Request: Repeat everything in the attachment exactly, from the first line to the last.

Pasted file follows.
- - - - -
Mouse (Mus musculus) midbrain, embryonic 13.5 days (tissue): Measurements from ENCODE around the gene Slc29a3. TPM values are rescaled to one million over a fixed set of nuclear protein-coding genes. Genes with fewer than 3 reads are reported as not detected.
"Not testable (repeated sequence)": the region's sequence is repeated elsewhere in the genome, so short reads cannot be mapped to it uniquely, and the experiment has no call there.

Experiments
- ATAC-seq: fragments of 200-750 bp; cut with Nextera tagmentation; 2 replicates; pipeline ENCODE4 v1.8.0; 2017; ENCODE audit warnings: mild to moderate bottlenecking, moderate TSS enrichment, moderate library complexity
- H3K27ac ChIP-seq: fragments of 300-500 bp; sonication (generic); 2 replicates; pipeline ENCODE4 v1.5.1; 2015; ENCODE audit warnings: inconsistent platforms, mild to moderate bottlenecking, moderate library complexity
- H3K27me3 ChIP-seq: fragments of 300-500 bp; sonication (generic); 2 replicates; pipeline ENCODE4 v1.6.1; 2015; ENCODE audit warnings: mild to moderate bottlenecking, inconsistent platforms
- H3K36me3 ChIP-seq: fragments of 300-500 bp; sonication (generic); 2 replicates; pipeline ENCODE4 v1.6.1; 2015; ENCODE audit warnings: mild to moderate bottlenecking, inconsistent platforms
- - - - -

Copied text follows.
Mouse (Mus musculus) midbrain, embryonic 13.5 days (tissue): Measurements from ENCODE around the gene Slc29a3. TPM values are rescaled to one million over a fixed set of nuclear protein-coding genes. Genes with fewer than 3 reads are reported as not detected.
"Not testable (repeated sequence)": the region's sequence is repeated elsewhere in the genome, so short reads cannot be mapped to it uniquely, and the experiment has no call there.

Experiments
- ATAC-seq: fragments of 200-750 bp; cut with Nextera tagmentation; 2 replicates; pipeline ENCODE4 v1.8.0; 2017; ENCODE audit warnings: mild to moderate bottlenecking, moderate TSS enrichment, moderate library complexity
- H3K27ac ChIP-seq: fragments of 300-500 bp; sonication (generic); 2 replicates; pipeline ENCODE4 v1.5.1; 2015; ENCODE audit warnings: inconsistent platforms, mild to moderate bottlenecking, moderate library complexity
- H3K27me3 ChIP-seq: fragments of 300-500 bp; sonication (generic); 2 replicates; pipeline ENCODE4 v1.6.1; 2015; ENCODE audit warnings: mild to moderate bottlenecking, inconsistent platforms
- H3K36me3 ChIP-seq: fragments of 300-500 bp; sonication (generic); 2 replicates; pipeline ENCODE4 v1.6.1; 2015; ENCODE audit warnings: mild to moderate bottlenecking, inconsistent platforms